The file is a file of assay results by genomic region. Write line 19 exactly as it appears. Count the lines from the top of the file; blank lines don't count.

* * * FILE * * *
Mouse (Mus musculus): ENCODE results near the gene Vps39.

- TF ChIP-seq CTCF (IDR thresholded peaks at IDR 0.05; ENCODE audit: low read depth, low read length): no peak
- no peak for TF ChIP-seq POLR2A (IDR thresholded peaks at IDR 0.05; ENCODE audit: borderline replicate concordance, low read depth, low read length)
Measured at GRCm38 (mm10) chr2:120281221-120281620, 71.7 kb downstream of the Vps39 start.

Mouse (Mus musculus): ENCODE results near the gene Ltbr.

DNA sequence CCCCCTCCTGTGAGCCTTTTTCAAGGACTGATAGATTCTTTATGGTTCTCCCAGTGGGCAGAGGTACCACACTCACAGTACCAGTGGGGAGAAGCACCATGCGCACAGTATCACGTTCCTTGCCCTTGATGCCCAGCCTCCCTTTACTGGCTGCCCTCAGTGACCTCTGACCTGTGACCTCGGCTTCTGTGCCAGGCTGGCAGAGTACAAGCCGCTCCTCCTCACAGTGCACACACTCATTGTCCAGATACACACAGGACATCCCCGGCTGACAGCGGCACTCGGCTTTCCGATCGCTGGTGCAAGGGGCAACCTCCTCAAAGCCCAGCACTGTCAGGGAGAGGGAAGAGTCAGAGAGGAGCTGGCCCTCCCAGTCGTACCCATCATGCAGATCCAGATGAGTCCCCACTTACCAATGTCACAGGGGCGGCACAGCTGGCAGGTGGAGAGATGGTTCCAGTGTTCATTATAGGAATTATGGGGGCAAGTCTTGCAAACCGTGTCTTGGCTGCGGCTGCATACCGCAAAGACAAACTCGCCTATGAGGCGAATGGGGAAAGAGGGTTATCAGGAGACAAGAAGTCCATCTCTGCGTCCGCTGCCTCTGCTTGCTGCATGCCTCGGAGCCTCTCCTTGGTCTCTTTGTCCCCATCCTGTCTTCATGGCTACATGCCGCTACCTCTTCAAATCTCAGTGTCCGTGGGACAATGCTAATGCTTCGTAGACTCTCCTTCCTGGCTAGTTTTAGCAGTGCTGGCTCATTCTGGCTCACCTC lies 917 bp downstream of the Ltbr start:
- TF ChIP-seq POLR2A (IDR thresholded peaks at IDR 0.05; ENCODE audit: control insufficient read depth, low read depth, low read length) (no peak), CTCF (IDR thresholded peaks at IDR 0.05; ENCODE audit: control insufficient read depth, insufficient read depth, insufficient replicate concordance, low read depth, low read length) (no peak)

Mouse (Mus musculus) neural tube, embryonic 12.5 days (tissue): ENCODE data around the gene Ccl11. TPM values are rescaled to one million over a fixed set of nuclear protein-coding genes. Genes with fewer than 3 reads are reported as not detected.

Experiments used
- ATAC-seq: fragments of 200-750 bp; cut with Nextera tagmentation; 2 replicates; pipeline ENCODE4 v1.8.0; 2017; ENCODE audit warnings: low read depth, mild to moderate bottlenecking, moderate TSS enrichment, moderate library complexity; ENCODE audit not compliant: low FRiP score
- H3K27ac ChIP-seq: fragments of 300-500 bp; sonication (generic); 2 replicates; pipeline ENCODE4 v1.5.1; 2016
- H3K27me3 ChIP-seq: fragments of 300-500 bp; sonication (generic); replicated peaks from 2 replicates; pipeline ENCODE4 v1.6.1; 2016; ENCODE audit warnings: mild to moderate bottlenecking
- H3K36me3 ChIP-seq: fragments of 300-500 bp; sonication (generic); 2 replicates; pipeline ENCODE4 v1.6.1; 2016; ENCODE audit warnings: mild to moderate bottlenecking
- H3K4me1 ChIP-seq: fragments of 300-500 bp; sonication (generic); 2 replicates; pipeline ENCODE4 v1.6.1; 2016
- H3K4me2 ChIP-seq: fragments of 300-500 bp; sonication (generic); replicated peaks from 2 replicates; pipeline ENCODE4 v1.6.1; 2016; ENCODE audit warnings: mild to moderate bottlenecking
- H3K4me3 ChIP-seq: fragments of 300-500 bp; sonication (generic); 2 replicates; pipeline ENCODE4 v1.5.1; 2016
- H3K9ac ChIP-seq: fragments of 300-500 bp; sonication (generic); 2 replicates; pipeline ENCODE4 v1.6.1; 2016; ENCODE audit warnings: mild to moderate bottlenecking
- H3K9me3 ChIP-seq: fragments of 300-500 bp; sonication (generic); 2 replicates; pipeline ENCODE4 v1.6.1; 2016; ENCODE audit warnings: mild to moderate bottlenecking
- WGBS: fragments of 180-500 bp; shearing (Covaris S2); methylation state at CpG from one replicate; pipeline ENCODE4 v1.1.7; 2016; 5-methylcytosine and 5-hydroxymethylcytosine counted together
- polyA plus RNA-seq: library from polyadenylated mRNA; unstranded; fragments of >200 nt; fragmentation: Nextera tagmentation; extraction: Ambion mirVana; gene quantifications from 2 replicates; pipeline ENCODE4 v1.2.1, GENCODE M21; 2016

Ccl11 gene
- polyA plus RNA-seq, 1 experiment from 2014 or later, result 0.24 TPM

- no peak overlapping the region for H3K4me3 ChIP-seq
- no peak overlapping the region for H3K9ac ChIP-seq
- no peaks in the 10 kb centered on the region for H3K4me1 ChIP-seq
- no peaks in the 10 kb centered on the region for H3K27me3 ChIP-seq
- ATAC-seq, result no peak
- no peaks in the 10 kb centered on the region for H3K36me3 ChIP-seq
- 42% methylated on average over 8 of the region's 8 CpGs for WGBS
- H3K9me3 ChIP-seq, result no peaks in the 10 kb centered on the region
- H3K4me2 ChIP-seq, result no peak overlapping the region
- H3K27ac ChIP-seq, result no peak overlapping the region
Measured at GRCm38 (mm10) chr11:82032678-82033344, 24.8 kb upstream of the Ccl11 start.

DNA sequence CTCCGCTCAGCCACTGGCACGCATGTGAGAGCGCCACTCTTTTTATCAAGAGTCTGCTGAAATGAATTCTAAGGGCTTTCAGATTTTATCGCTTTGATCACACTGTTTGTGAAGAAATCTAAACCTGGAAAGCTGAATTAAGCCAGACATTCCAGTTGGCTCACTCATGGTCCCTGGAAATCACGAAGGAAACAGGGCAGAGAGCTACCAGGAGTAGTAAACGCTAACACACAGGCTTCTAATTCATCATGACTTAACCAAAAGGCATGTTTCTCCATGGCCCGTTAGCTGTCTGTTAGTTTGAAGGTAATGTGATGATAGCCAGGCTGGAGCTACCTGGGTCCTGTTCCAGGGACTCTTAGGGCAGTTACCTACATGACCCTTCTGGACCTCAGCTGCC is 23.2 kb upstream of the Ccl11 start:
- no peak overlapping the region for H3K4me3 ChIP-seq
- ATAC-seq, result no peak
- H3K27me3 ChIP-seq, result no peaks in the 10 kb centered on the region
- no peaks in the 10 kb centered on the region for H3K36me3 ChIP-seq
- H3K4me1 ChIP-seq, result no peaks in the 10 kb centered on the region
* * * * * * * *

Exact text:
- WGBS: fragments of 180-500 bp; shearing (Covaris S2); methylation state at CpG from one replicate; pipeline ENCODE4 v1.1.7; 2016; 5-methylcytosine and 5-hydroxymethylcytosine counted together